Wildlife & Habitat

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Big Branch Marsh National Wildlife Refuge, located on the north shore of Lake Ponchartrain, has over 18,000 acres of marsh, offshore grass beds, hardwood hammocks, and pine flatwood forest. The marshes provide habitat for shorebirds and waterfowl, are critical spawning and nursery habitat for a number of fresh and saltwater species of fish, and are a buffer for storm surge for local communities. Upland habitat on the refuge provides a stopping place for neotropical songbird migrants and habitat for the threatened Red-cockaded woodpecker. 

  • Pine Flatwoods

    Pine Flatwood

    Pine flatwood habitats historically burned periodically ignited naturally by lightning strikes. Southern pines — and many other pine habitats — are adapted to frequent low-intensity fires which inhibit the growth of shrubs and woody plants, while recycling nutrients and promoting the growth of grasses. Look for this habitat along the Boy Scout Road trail. The open areas of pine trees with a grassy understory are maintained through the Refuge's prescribed fire program.  
     

  • Marsh

    Marsh Habitat

    The marshes between Lake Pontchartrain (which is actually an estuary) and the Refuge's pine lands are brackish — they have less salt than the Gulf of Mexico but are not fresh water. A healthy marsh helps protect and build land because plant roots hold soil in place and slow erosion. If marsh vegetation dies the land is easily washed away. Hurricane Katrina tore away much of the Refuge's marshes. Efforts to restore this habitat at the Refuge includes volunteer marsh grass planting projects and large scale marsh building projects using sediment dredged from Lake Ponchartrain.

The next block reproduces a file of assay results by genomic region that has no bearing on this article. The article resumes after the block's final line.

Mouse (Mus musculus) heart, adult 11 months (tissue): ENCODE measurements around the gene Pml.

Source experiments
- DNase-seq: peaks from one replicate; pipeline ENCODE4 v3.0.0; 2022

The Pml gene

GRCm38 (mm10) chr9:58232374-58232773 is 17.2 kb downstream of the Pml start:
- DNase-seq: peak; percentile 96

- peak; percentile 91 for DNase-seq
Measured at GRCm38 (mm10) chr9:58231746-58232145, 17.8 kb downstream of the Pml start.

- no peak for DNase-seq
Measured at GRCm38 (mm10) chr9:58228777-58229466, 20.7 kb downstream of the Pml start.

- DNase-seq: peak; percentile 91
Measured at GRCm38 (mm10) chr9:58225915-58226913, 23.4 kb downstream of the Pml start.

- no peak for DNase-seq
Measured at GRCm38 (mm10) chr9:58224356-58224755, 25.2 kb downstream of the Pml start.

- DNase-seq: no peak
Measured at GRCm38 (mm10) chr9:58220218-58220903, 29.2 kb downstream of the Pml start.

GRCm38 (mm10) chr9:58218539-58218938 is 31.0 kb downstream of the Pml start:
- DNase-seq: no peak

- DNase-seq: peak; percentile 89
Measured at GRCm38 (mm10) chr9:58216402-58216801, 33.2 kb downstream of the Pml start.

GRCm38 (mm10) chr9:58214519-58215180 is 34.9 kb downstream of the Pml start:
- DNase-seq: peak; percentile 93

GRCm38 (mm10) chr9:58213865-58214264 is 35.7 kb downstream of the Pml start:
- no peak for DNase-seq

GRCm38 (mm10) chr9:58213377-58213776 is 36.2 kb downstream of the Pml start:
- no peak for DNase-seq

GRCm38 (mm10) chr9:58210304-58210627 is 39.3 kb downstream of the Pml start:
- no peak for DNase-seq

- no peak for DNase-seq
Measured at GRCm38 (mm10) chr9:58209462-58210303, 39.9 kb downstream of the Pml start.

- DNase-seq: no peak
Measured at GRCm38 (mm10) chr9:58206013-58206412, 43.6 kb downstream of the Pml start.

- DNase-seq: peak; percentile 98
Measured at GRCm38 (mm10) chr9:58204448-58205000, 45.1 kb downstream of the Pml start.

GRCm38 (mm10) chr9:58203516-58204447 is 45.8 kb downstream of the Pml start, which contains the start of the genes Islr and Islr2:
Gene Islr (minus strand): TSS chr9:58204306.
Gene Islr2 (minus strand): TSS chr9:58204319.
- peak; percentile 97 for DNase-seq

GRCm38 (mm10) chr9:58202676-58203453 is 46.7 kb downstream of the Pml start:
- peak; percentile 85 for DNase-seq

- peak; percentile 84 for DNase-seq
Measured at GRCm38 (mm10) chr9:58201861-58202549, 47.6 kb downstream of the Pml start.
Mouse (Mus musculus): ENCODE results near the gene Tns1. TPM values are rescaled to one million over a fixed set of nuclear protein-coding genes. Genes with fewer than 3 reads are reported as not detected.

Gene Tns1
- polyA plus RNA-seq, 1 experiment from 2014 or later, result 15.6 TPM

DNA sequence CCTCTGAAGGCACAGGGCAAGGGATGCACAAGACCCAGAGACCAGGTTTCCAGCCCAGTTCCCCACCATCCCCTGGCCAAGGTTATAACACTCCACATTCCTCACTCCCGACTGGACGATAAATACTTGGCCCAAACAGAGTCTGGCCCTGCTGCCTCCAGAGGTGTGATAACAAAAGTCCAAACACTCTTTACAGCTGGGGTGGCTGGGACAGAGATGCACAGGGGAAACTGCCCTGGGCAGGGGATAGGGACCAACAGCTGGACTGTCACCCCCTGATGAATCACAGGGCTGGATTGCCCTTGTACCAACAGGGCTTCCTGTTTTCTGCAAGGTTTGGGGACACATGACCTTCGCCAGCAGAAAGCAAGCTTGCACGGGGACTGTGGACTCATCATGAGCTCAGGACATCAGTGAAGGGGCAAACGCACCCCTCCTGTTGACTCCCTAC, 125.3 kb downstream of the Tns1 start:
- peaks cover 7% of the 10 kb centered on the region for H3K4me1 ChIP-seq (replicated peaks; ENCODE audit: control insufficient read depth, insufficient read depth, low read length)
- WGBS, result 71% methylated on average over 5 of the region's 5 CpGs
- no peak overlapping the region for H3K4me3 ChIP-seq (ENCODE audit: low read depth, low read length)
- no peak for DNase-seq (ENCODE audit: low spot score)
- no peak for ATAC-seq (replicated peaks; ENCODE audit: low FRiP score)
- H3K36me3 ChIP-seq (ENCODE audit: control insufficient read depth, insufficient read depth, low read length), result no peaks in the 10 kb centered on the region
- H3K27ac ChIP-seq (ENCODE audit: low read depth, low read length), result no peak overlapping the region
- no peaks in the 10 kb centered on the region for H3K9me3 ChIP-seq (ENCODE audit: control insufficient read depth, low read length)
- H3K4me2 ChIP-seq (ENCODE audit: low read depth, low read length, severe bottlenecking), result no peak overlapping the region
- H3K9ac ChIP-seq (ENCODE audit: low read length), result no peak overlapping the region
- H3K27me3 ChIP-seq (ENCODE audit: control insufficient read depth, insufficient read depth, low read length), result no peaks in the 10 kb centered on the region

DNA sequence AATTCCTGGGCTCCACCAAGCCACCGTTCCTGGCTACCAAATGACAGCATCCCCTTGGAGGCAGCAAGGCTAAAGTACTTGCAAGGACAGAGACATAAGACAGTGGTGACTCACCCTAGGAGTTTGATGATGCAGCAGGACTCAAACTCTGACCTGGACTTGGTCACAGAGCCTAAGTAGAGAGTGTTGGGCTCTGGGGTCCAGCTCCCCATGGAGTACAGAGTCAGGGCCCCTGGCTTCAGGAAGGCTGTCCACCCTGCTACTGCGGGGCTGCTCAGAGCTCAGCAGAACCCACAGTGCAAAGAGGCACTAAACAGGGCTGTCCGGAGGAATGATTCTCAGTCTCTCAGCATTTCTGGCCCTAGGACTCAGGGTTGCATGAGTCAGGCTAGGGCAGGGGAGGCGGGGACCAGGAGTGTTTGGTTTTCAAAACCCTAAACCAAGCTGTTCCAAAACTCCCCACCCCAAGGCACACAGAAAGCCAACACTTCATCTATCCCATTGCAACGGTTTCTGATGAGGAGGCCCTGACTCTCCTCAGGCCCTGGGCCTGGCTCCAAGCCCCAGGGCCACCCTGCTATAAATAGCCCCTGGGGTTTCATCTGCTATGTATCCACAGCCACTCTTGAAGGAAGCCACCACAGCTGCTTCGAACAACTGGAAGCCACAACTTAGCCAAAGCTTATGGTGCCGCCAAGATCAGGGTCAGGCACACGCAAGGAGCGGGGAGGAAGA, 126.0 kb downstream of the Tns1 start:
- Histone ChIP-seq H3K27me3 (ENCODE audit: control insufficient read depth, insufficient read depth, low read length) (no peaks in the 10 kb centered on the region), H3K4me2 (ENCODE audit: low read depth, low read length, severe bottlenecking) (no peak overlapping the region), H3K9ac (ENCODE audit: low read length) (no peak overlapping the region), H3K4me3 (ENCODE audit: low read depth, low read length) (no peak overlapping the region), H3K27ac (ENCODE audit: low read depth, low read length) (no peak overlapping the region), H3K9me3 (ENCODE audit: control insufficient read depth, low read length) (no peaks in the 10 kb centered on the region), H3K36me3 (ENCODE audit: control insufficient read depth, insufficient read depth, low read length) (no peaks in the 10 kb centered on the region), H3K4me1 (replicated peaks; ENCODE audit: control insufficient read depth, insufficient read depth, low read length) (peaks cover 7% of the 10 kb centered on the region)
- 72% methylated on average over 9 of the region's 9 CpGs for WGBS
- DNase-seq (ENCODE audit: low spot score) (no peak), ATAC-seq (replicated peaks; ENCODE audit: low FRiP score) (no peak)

• Birds

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    What makes the Red-cockaded woodpecker unique among woodpeckers? What other birds might you find at the Refuge? Where are some good places to look for birds?

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  • American Alligator

    American Alligator courtesy of Marie Celino

    The American alligator is a large, semi-aquatic, armored reptile that is related to crocodiles. Once endangered, the alligator has made a comeback due to protections from the endangered species act and thoughtful wildlife management. Today there are over two million gators in the state of Louisiana, most in coastal marshes.

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  • Brown Pelican

    Brown Pelican

    " A wonderful bird is the pelican, its bill can hold more than its belly can." The brown pelican is another endangered species success story. Once on the brink of extinction, due to several factors including egg shell thinning because of the pesticide DDT in fish the birds ate, brown pelicans are now a frequent sight on the gulf coast. 

    Learn more about the brown pelican